THE FASHION LAW EXCLUSIVE - Collaborations are not a new practice in fashion. The past decade or so, alone, has brought no small number of what would otherwise be unheard of partnerships. Karl Lagerfeld, the creative director of Chanel, teamed up with Swedish fast fashion giant, H&M, for a budget-friendly collection. For its Spring/Summer 2017 couture show, Vetements tapped a number of other brands – seventeen to be exact – for one large collaborative collection. Its partners ranged from Juicy Couture and Levi’s to Dr. Martens and Reebok.
In what is slated to be an even more noteworthy collaboration, Louis Vuitton and Supreme have joined forces. The Paris-based luxury brand is collaborating with the New York-based cult skatewear label for its F/W 2017 menswear collection, which will debut during Paris Fashion Week later this month. And because Supreme is not to be outdone, the brand – which draws die-hard fans to its brick-and-mortar stores and e-commerce site each week for its product releases – reportedly has another project in the works, one with arguably the most random entity of all: New York Metro Transit Authority (“MTA”).
According to a number of sources, Supreme is slated to launch its own branded MTA cards for S/S 2017. Among Supreme's impending S/S 2017 accessories – whose descriptions were “accidentally” leaked on the brand's website this weekend – Mechanix® Collab Gloves, Wireless Headphones, Puzzle, Towel, and MTA Metro Card w/ Fare (or two fares, to be exact). Garments will include "Schott® Jacket with '666' pin, Printed Leather Jacket, Bones Sweater, Micro Stripe Cardigan, Sleeve Stripe Sweater, and Alpine Sweater." Also in the mix: garments bearing Mariltn Monroe imagery.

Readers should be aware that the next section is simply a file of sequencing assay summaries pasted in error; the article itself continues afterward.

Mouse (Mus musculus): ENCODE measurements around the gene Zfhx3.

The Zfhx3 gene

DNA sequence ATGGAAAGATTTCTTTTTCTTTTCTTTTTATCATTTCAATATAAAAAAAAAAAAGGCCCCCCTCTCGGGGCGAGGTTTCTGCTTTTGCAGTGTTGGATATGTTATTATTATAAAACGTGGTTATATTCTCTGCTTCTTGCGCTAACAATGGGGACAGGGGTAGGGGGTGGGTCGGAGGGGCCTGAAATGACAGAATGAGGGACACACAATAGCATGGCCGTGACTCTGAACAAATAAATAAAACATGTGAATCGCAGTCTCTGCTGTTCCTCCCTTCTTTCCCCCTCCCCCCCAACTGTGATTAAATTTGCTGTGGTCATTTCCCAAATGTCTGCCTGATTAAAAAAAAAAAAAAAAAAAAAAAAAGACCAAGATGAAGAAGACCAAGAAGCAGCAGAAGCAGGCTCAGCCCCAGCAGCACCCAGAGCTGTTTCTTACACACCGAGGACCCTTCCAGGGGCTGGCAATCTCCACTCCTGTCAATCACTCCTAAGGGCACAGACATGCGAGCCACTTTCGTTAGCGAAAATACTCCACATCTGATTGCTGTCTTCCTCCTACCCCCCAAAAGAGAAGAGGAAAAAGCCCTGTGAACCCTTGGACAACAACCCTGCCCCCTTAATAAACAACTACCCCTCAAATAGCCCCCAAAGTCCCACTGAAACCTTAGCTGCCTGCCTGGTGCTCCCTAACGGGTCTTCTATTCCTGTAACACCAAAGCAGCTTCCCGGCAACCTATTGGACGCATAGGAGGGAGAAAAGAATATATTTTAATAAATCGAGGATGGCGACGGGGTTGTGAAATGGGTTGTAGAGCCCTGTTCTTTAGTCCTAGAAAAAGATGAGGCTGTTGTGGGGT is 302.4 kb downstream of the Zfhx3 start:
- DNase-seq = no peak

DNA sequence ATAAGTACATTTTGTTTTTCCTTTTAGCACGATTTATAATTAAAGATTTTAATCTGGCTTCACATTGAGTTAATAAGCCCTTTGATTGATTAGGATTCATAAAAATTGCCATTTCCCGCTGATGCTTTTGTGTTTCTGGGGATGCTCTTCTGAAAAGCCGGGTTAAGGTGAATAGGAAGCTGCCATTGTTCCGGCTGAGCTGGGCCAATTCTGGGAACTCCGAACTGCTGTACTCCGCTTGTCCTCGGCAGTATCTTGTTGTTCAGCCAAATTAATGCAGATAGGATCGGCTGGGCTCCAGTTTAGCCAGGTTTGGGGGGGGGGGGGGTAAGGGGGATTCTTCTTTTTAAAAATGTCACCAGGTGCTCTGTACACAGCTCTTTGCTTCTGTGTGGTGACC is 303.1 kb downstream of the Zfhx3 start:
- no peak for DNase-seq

But about that MetroCard ... such a partnership would not be completely unheard of - at least not for MTA. The New York public transit entity has teamed up with brands, including Gap, the Mets baseball team, Super Bowl XLVIII, and J.C. Penney, among others, in the past. In fact, MTA enables any brand (that can afford it) to advertise on the front and/or back of their cards - subject, of course, to MTA's approval. According to MTA, it costs $25,500 to have a logo printed on the back of 50,000 cards and $210,000 for 1 million cards. To print a logo on the front and back of 50,000 cards, that will cost a brand $112,500.
As for Supreme, considering that the brand recently released an actual brick with its logo on it (which subsequently sold out), nothing is off-limits on their end. As Dazed noted in connection with the Supreme bricks: "It is this that makes Supreme special, not just its ability to apparently be able to sell anything, but to be able to agitate, inspire debate, court derision and, ultimately, embrace elusiveness with such effortlessness." With this in mind, the MTA card makes a lot of sense, and at the end of the day, it's useful.
If this is, in fact, the real deal, the MTA cards could drop as soon as this month. Stay tuned.
UPDATED (2/12/17): According to a video posted on Supreme's Instagram account on Sunday and a preview posted to its site, it appears as though the collab that we exclusively reported on last month is, in fact, official. The cards - and other S/S17 goods - will be available for sale on February 23 and at select MTA kiosks beginning on February 20.